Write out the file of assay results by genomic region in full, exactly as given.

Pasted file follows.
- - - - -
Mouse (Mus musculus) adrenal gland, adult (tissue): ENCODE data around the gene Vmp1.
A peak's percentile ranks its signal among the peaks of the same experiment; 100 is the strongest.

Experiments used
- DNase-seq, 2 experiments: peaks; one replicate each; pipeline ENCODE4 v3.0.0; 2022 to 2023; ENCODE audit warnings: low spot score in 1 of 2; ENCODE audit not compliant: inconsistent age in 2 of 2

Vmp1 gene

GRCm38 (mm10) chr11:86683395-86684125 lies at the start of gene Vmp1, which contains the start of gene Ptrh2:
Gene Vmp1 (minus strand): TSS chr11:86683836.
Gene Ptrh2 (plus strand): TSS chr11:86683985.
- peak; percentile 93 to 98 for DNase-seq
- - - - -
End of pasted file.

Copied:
Mouse (Mus musculus) adrenal gland, adult (tissue): ENCODE data around the gene Vmp1.
A peak's percentile ranks its signal among the peaks of the same experiment; 100 is the strongest.

Experiments used
- DNase-seq, 2 experiments: peaks; one replicate each; pipeline ENCODE4 v3.0.0; 2022 to 2023; ENCODE audit warnings: low spot score in 1 of 2; ENCODE audit not compliant: inconsistent age in 2 of 2

Vmp1 gene

GRCm38 (mm10) chr11:86683395-86684125 lies at the start of gene Vmp1, which contains the start of gene Ptrh2:
Gene Vmp1 (minus strand): TSS chr11:86683836.
Gene Ptrh2 (plus strand): TSS chr11:86683985.
- peak; percentile 93 to 98 for DNase-seq